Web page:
French insurtech companies are numerous, making it difficult to identify potential winners — but some of the ideas in the sector stand out from the rest
France is a marquee destination for cultural enrichment as well as rest and relaxation. But behind the scenes of the seemingly serene destination, a huge amount of French insurtech companies are hard at work vying to break the mould in the world of insurance. Peter Littlejohns takes a look at five of the most innovative ideas coming out of the country’s sector.
French President Emmanuel Macron recently announced a $5bn investment fund pooled together by some of the insurance industry’s biggest names to help boost technology companies.
Among the investment targets are insurtech companies, which certainly aren’t lacking in the country — but with impressive levels of innovation on offer, there’s stiff competition for funding.
Five of the most innovative French insurtech start-ups
Lemonade broke new ground in the industry when it announced that its insurance proposition would rely on a flat fee for its profit, rather than stashing away premiums that aren’t used to settle claims.
It was only a matter of time before copycats popped up, and French insurtech Luko has done just that, proposing to donate leftover premiums to charity. This is virtually the same model pursued by Lemonade, apart from the fact that Luko keeps 30% instead of 25%.
Where it also differs is that its home insurance is bundled with several risk-management IoT devices to help prevent claims, and where they are made, Luko has a network of tradesmen to carry out the repairs.
Founded by Raphael Vullierme and Benoit Bourdel, Luko has already received $24.6m in funding and has more than 15,000 customers.
The start-up also recently added scooter coverage to its business.
Depending on the criteria used to measure insurtech success, it could be argued that Alan has already broken into the upper echelons, with $86m raised in funding to date.
But that doesn’t change the fact that it’s made an innovative stride to simplify health insurance — a traditionally tricky sector to navigate in France — using an app-based platform with additional wellness tools.
The company covers the health insurance needs of businesses with up to 200 employees, as well as freelance workers and other individuals.
Tools at customers’ disposal include Alan Map — a service that allows users to search and cost local doctors — as well as telemedicine from a partnership with Livi and guided meditation from app-based service Petit Bambou.
According to the company, as of May 6, 2019, there were nearly 31,000 people insured on its platform, either individually or through a company-wide policy.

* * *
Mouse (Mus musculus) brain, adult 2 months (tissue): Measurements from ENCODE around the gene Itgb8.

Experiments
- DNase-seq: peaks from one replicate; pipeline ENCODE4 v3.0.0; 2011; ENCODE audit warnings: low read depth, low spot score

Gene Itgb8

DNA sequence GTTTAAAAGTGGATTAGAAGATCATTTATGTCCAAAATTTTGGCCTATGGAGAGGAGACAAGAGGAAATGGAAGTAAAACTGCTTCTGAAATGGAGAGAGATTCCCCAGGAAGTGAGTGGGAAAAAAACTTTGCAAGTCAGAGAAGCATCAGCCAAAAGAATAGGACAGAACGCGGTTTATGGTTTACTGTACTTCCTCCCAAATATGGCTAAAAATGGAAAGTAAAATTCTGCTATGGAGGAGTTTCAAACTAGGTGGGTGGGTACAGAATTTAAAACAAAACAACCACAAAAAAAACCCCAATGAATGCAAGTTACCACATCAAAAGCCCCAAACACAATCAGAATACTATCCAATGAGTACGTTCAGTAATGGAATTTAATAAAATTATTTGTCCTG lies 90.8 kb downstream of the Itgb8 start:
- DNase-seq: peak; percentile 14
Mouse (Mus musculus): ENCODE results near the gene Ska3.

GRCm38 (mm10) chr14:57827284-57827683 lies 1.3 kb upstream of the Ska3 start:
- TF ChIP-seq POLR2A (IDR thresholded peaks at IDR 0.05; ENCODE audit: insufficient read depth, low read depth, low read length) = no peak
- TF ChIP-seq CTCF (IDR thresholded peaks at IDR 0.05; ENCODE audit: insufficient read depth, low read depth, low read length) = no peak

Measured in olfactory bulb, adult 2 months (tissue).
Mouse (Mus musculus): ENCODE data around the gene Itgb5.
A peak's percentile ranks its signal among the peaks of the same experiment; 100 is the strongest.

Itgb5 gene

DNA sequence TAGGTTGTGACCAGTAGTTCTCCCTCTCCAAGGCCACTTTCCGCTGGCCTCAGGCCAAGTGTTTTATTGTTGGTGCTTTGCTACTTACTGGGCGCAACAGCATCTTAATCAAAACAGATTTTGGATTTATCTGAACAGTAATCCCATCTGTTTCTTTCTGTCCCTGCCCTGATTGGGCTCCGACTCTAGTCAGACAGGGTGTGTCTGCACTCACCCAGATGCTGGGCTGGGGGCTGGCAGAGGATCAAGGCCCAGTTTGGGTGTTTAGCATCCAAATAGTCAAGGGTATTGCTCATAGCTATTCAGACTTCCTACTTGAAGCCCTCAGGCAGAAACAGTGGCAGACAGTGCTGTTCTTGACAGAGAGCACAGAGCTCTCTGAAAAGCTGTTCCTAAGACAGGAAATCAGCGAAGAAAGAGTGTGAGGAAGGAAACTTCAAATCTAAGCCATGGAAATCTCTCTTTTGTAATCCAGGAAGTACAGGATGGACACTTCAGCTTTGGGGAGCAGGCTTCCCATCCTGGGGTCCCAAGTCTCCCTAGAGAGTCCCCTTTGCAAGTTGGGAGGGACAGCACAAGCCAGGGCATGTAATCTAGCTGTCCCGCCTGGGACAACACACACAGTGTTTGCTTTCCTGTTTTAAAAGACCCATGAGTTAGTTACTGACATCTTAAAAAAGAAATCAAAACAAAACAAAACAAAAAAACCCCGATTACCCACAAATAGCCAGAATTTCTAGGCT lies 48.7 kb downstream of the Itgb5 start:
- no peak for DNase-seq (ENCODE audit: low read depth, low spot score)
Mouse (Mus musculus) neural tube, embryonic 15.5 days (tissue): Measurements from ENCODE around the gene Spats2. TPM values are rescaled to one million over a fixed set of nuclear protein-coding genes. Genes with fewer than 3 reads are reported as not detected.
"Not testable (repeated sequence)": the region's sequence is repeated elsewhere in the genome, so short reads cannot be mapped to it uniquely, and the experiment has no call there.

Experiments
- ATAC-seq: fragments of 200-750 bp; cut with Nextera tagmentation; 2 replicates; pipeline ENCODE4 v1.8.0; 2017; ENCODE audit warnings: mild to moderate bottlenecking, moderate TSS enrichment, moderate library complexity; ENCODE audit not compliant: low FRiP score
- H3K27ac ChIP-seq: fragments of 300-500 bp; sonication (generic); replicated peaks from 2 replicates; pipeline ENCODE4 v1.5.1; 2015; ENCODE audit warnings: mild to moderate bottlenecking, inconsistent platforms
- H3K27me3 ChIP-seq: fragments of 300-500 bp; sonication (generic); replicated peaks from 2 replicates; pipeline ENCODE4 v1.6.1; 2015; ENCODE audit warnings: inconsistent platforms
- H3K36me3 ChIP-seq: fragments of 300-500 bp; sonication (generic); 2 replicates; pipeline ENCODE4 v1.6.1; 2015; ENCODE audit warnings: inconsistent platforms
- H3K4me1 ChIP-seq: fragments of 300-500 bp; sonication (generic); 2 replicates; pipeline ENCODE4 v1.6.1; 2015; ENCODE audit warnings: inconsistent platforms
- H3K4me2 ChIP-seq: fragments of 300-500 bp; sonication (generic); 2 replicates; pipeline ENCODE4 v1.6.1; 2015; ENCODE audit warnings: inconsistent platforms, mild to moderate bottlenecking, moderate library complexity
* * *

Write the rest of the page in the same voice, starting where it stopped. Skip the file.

Not all insurtech companies are concerned with changing the shape of insurance, but rather addressing coverage gaps in different markets and enhancing existing business propositions.
Moonshot internet focuses on the risks of customers dealing with e-commerce, payment, travel and mobile network companies.
These are generally minor risks with predictable outcomes, like a flight delay or a broken mobile phone screen, allowing claims to be paid automatically, using photos to validate damage.
The company was founded by Emilien Matte, Alexandre Rispal and Nicolas Serceau, and incubated within French insurance giant Societe Generale.
In order to differentiate itself from competitors, it focuses on the immediate inconvenience of a claim, for example by sending customers to a private airport lounge if their flight is delayed.
In France, one of the primary ways to invest for retirement is through a life insurance policy with investment features attached.
The market in the country differs from that of the US, according to co-founder and CEO Guillaume Piard, who says it’s a lot less mature and competitive — but that leaves plenty of opportunity for disruption.
In its life insurance offering, Nalo acts as a robo advisor to customers, managing their investment strategy to align it with their retirement goals.
Piard created the platform to do this with co-founder Hugo Bompard, embedding automation into the process. But rather than making the final decisions, the company’s human advisers use the information gleaned by the platform to implement investment plans.
In the long-run, the duo believes the start-up can provide the “benchmark” for smart investment.
A list of innovative French insurtech companies wouldn’t be complete without the inclusion of Shift Technology, the Paris-based AI specialist helping insurance companies avoid fraud and automate claims.
The company has gained more than $100m in investment since it was founded in 2014 by school friends Jeremy Jawish and Eric Sibony, along with company chief technology officer David Durrleman.
Shift has enjoyed significant success in the insurance market, with 80 providers using its technology worldwide.
Its first offering was Force, a fraud-detection platform that identifies suspicious claims with a 75% success rate, giving insurers the reasons behind each flag.
The second product on its roster is Luke, a platform for submitting claims that uses AI to validate claim details, photos and accident reports to ensure they match the criteria for a payout according to policy terms.
The two pieces of technology can be used in tandem, allowing for an end-to-end claims automation process with inbuilt fraud flagging.